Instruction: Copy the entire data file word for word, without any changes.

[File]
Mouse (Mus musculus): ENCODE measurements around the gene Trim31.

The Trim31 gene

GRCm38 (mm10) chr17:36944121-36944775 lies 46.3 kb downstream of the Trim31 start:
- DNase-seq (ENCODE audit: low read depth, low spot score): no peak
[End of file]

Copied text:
Mouse (Mus musculus): ENCODE measurements around the gene Trim31.

The Trim31 gene

GRCm38 (mm10) chr17:36944121-36944775 lies 46.3 kb downstream of the Trim31 start:
- DNase-seq (ENCODE audit: low read depth, low spot score): no peak